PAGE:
Trying to salvage a timetable for Iraqi self-rule, the chief U.S. administrator in Iraq, L. Paul Bremer III (search), is returning from Baghdad for U.N. and White House consultations, U.S. officials said Thursday.

Bremer is due to meet on Friday with Condoleezza Rice (search), President Bush's national security adviser, Secretary of State Colin Powell (search) and probably with Bush, as well, a U.S. official said.

On Monday, Bremer will meet in New York with U.N. Secretary-General Kofi Annan (search) and Iraqi leaders to pave the way for the return of U.N. officials to Iraq and for a U.N. role in Iraqi elections, three U.S. officials said on condition of anonymity.

Before those talks, Bremer will consult again with Powell, who has reached out to the United Nations (search) in an effort to strengthen international support for U.S. reconstruction efforts in postwar Iraq.

While Bremer's meetings at the White House will be billed as the kind of consultations he holds periodically in Washington the stakes clearly were high.

More than 20,000 people demonstrated in Basra, Iraq's second largest city, on Thursday. The protesters chanted, "No, no to America, yes, yes to al-Sistani." That was a reference to the Grand Ayatollah Ali al-Husseini al-Sistani's (search) demands that transition to Iraqi rule and the presence of American peacekeeping troops be submitted to the voters.

The U.S. plan for transition to Iraqi rule by July 1, with American troops remaining in the country, is under review in light of the Shiite leader's demands. He has a reputation of being a moderate, but his tough stance has cast doubt whether the administration's plan will have to be revised.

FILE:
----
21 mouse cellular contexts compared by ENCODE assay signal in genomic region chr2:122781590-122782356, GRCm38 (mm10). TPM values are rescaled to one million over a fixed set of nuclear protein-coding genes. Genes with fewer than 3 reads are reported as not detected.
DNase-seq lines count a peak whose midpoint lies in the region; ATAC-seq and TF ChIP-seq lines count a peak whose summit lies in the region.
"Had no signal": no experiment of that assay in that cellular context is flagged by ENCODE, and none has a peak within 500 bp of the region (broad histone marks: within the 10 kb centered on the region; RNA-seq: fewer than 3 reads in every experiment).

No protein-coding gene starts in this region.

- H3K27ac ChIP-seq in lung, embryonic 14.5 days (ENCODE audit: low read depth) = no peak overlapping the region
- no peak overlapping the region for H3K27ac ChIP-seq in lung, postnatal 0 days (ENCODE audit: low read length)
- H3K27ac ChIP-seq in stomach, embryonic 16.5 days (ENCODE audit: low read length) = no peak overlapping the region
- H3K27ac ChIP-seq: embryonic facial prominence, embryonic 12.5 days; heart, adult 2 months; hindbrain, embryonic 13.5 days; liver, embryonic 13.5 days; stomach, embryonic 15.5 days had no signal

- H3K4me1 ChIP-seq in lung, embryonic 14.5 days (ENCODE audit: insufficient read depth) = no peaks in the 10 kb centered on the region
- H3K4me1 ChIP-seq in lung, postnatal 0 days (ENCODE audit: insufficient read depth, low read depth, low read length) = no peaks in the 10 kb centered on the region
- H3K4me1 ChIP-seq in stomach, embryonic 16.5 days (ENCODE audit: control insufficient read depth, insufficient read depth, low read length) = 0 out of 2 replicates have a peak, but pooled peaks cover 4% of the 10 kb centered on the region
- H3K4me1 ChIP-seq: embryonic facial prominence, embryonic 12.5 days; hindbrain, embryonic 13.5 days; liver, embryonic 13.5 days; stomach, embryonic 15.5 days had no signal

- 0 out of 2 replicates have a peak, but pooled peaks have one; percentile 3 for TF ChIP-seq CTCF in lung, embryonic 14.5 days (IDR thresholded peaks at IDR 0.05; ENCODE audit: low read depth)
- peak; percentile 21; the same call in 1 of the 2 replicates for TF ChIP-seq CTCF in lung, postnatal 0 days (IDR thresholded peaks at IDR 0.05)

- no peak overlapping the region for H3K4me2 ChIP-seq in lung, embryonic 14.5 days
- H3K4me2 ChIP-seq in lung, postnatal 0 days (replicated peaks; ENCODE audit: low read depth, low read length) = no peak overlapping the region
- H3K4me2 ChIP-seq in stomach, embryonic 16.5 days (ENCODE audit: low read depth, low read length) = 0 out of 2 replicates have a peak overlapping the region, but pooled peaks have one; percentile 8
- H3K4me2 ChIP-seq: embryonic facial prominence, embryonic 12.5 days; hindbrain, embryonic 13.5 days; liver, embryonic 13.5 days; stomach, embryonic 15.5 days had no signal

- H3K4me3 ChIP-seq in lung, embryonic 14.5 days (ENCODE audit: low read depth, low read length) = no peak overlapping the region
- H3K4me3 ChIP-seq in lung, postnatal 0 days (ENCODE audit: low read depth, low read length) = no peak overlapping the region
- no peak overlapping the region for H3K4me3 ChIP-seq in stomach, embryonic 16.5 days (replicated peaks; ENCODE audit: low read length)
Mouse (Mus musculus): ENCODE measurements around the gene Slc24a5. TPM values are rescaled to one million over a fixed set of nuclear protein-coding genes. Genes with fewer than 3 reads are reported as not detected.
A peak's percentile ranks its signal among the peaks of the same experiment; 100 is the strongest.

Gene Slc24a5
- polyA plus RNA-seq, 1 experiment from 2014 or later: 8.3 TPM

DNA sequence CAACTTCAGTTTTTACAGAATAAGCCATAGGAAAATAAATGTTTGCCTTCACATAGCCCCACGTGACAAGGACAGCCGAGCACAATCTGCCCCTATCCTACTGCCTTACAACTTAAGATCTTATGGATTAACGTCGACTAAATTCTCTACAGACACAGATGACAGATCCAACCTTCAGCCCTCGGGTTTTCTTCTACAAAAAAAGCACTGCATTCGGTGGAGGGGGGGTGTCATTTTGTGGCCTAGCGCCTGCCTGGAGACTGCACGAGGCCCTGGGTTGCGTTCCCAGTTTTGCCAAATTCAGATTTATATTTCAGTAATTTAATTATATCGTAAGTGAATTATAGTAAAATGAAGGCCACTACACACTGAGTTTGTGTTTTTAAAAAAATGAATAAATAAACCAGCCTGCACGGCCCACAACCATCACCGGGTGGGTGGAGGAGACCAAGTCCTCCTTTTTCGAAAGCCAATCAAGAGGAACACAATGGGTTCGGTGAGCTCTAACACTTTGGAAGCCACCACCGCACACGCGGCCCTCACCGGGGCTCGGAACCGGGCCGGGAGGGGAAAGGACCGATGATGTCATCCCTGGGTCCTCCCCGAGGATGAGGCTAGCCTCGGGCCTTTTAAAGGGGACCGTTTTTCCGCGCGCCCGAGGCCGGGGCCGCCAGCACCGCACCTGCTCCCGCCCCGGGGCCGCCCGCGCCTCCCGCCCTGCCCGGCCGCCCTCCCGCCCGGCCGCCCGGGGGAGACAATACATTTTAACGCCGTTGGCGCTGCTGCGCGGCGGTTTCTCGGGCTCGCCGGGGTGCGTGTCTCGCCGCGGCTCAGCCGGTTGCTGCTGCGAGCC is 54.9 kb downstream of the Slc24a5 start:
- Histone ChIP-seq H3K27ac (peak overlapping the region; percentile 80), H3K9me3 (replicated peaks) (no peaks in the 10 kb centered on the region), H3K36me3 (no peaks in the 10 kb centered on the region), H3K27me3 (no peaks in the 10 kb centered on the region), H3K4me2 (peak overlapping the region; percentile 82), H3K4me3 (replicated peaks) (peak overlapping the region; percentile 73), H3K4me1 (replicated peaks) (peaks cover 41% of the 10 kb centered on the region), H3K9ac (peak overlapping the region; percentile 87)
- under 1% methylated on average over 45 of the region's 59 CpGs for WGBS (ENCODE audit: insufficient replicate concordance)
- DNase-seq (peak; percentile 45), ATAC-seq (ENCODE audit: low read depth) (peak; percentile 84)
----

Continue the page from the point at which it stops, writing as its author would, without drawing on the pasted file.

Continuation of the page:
Having initially sought to minimize a U.N. role in the country the Bush administration, under pressure from allies who opposed last year's war, has switched gears and called for U.N. participation in reconstruction efforts.

Praising the United Nations for expertise in overseeing elections, the administration is looking for U.N. help in dealing with Shiite (search) demands.

There is no mention of a U.N. role in the agreement Bremer signed last November with the Iraqi Governing Council for the transition timetable.

With the search for a compromise under way within the administration and in quiet discussions with prominent Iraqis, deadline, Defense Secretary Donald H. Rumsfeld said Tuesday it's too early to tell whether the June 30 deadline for transition will have to be changed.

The ayatollah demanded last weekend that any agreement to permit U.S. forces to remain in postwar Iraq be submitted to directly elected representatives. The current U.S.-appointed Iraqi Governing Council (search) agreed last November that the next government could be chosen in regional caucuses, not full-scale elections.

The decision to turn over control to Iraqis by June 30 remains a constant goal, administration officials said. It was not clear how the goal could be sustained, however, if a compromise cannot be reached with the Shiite leader.

"It's too early to tell," Rumsfeld said. "There are going to be ups and downs and zigs and zags in the road."

What has to be worked out, he said, is whether it's more important to have elections and delay transfer of sovereignty to Iraqis or to transfer sovereignty and have elections afterward in support of the power shift.

One idea under consideration is to hold a referendum on transferring control, a U.S. official said on condition of anonymity.

At a news conference Thursday in Baghdad, the president of the Governing Council, Adnan Pachachi, said he believed al-Sistani could be convinced that elections cannot be held right away.

But even if al-Sistani relented on immediate elections, "he wants to see a better way of electing the legislature, better than the one proposed" in the Nov. 15 agreement, Pachachi said.